Again the Doctor played a series of six notes, and again Rose answered him on her recorder. He played a similar set of six notes once more, and then began building the music, pushing it higher and inviting both of his companions to join him.
They both took his invitation, joining in the pattern he created. Jack’s metaphor for their collaboration and music was added to Rose and the Doctor’s as he began to use the key synth as an entire percussion section.
The Doctor’s image now included all three of them crafting complicated equations and auditory interactions, while Rose’s interpretation grew to show the three of them dancing around each other. In Jack’s visualization, the three of them were locked in a passionate embrace in the thick grass, wrapped up in each other and in making love to each other.
It was communication on a level deeper than Rose had ever experienced before. Mind to mind, and what felt like soul to soul, as they each contributed equally to the musical expressions they were building.
Through the power of the telepathic extrapolator, each of the three could experience and understand the perceptions of the other two even if they might not have in any other context. Rose could watch the Doctor’s equations and feel like she somehow knew what they meant, where they would be meaningless squiggles to her if she’d seen them on paper. The Doctor could experience Jack’s idea of all three of them making love simultaneously without the gut reaction he would have had in reality to tell him that it was somehow a very bad idea. And Jack could see how much the dancing Rose had done with him and the Doctor had really meant to her.
It was intricate and exciting, soothing and simple all at once. It seemed to go on for an eternity, and yet only last a moment. It was perfect harmony, musically and emotionally, no secrets or misunderstandings between them.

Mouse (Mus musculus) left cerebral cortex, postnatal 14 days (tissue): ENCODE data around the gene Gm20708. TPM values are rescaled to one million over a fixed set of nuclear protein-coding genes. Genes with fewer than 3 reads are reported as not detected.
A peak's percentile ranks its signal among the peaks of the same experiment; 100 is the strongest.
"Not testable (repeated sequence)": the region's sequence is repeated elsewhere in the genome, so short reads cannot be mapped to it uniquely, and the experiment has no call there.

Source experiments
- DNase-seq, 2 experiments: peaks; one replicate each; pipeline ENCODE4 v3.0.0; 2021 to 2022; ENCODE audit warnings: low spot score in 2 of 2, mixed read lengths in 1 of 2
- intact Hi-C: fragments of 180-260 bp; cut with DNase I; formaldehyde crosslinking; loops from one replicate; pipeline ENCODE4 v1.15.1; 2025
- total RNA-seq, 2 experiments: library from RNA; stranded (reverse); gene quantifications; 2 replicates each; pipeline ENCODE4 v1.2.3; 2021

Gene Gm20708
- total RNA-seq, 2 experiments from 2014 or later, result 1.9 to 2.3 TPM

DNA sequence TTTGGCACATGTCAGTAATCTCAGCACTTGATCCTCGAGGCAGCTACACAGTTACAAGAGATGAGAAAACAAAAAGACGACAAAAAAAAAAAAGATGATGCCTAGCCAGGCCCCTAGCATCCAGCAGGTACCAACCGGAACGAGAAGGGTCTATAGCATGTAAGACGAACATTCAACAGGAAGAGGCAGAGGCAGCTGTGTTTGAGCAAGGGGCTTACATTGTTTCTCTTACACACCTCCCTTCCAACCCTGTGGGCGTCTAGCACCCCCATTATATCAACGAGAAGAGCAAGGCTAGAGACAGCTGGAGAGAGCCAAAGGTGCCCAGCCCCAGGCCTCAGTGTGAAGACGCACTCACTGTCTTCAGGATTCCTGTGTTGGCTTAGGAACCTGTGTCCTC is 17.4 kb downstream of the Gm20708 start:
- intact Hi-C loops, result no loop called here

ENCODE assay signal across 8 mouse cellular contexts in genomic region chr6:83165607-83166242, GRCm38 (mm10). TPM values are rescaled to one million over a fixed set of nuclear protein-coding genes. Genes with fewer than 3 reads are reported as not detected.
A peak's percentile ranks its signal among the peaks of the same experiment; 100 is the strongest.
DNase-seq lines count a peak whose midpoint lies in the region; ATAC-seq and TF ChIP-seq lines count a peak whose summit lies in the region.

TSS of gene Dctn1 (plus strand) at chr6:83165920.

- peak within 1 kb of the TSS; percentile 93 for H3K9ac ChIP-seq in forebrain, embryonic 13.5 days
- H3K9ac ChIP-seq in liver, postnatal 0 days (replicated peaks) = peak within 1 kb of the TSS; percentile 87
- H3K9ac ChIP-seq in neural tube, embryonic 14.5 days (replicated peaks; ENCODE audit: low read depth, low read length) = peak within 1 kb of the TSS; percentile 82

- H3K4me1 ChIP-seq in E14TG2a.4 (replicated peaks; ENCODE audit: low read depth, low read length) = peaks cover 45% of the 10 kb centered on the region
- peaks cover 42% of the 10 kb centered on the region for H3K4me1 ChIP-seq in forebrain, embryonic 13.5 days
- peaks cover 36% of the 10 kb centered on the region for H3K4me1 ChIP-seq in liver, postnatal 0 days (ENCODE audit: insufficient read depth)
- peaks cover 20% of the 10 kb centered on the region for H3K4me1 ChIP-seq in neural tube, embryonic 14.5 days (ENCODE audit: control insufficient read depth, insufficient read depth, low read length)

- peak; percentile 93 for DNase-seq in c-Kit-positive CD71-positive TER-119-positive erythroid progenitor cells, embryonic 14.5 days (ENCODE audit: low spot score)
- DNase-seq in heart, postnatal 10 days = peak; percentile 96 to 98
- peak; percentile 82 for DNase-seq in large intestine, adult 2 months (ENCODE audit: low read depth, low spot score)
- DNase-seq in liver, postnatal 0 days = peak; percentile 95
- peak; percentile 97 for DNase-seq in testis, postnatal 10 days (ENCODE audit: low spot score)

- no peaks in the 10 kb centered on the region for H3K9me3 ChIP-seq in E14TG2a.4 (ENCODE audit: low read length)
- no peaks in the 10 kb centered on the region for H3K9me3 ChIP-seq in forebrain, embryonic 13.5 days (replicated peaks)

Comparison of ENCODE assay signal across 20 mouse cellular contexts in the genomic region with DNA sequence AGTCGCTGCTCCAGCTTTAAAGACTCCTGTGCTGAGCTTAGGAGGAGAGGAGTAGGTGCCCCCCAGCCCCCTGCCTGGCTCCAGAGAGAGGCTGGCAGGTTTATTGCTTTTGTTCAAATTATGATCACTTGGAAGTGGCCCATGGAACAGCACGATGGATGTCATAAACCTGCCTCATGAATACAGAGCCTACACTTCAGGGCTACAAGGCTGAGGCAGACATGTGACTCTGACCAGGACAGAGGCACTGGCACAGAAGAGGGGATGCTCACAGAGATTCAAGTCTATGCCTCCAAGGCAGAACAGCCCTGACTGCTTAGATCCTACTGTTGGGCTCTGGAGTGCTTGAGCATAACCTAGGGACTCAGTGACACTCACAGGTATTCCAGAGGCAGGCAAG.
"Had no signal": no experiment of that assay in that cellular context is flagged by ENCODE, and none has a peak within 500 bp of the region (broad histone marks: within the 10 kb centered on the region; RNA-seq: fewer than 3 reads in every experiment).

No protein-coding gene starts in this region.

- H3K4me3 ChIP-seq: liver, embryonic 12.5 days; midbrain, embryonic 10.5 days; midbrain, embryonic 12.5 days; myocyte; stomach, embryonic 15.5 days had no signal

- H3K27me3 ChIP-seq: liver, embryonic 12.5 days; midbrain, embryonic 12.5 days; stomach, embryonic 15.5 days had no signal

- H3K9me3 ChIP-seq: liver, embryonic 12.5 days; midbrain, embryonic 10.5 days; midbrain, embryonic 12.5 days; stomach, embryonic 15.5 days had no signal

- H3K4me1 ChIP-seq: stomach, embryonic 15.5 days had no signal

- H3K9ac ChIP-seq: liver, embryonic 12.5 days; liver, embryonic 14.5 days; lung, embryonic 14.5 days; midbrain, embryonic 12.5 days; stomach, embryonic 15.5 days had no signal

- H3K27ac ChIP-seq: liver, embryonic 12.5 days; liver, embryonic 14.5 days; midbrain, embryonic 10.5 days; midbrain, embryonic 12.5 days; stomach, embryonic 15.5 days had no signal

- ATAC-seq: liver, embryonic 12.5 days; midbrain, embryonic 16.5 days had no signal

The Telekinetic Waveform Extrapolator took their telepathic signals and extrapolated them into music, using the sounds their minds created with their virtual instruments to build a concert quality performance none of them would have been able to play in reality without hours of practice together.
When it felt right to end it, they let the music fade slowly and allowed themselves to pull back into their separate perceptions of the reality, and the virtual reality environment, around them.
When it was over, and they opened their eyes again, they found that their imaginary instruments had long since disappeared and they were standing in a close three way hug on the hilltop.
They continued to hold each other silently for a long moment, trying to ease the ache they each felt at the loss of their intimate mental connection.
Finally, the Doctor pulled away with a sigh, allowing the hilltop to fade and be replaced by the black room with the yellow gridding on the walls.
Still keeping relatively close to each other, they stepped back out into the hallway.
They were met by an awed crowd of museum employees and even a few visitors who had gathered in a hushed mob to listen to their music. They recognized their guide standing in the front, next to a man the Doctor recognized as the Director.